I signed settlement letter and feel I was given false information

UPDATED: Sep 30, 2022

Advertiser Disclosure

It’s all about you. We want to help you make the right legal decisions.

We strive to help you make confident insurance and legal decisions. Finding trusted and reliable insurance quotes and legal advice should be easy. This doesn’t influence our content. Our opinions are our own.

UPDATED: Sep 30, 2022Fact Checked

Get Legal Help Today

Compare Quotes From Top Companies and Save

secured lock Secured with SHA-256 Encryption

I signed settlement letter and feel I was given false information

I was rear-ended and suffered minor injuries. Did not seek legal counsel at first, my mistake,recently signed my settlement release form unknowing the amount of the medical bills. Had I known that the medical bills would have been taken out of the over all amount I would have never agreed. The amount I was left with doesn’t even amount to my lost wages, which the insurance company was aware of. There was barely verbal communication, mostly all through emails. The only way this was brought to my attention was when I received a notice of a funds transfer to my bank in a very low amount. I immediately contacted the adjuster and asked to speak with a supervisor. He never had a verbal conversation with me about the amount or anything. I am feeling horrible right now and don’t even know if anything can be done but what else do I have to lose.

Asked on December 22, 2016 under Accident Law, Indiana


SJZ, Member, New York Bar / FreeAdvice Contributing Attorney

Answered 5 years ago | Contributor

False information is an affirmative lie made before you signed the agreement--for example, if the insurer told you that medical bills would not be taken out, when clearly, that was untrue. However, there is no duty or legal obligation on them to discuss or disclose everything about how the settlement works to you...the law does not make them look out for your interests in that way. Instead, the duty is on *you* to get legal or accounting advice (as applicable), to ask questions of them (which they then would have to answer honestly), and to otherwise make sure you understand what you are signing. Indeed, the law presumes that you *do* understand and agree to what you signed. So if the problem is that you did not make sure you understood the settlement, there is no recourse for you; only if you were actively or affirmatively lied to, would you have recourse. If you were actively or affirmatively lied to, then that may be fraud, and fraud would provide grounds to void (undo) the settlement and/or seek monetary compensation. (You would have to sue to do these things, if they will not voluntarily do them.)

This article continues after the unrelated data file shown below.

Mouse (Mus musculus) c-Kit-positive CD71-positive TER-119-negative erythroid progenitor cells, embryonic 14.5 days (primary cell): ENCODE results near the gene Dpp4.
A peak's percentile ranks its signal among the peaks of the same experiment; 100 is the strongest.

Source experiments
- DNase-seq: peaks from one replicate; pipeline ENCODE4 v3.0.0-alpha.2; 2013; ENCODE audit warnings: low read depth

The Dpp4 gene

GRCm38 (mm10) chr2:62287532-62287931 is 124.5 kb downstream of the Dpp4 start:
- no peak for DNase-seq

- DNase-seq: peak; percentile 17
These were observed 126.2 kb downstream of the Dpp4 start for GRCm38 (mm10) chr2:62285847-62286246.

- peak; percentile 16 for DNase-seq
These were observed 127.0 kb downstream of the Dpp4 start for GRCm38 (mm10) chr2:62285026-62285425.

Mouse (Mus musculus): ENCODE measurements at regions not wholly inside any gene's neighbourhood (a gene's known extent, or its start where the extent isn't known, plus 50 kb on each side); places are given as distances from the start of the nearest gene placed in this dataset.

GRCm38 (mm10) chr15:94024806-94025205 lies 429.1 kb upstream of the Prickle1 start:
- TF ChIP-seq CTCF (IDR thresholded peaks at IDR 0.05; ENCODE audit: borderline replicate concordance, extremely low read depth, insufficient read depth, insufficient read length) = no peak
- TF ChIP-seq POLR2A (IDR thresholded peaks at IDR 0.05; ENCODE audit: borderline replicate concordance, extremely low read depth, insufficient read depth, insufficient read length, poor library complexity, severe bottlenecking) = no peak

IMPORTANT NOTICE: The Answer(s) provided above are for general information only. The attorney providing the answer was not serving as the attorney for the person submitting the question or in any attorney-client relationship with such person. Laws may vary from state to state, and sometimes change. Tiny variations in the facts, or a fact not set forth in a question, often can change a legal outcome or an attorney's conclusion. Although AttorneyPages.com has verified the attorney was admitted to practice law in at least one jurisdiction, he or she may not be authorized to practice law in the jurisdiction referred to in the question, nor is he or she necessarily experienced in the area of the law involved. Unlike the information in the Answer(s) above, upon which you should NOT rely, for personal advice you can rely upon we suggest you retain an attorney to represent you.

Get Legal Help Today

Find the right lawyer for your legal issue.

secured lock Secured with SHA-256 Encryption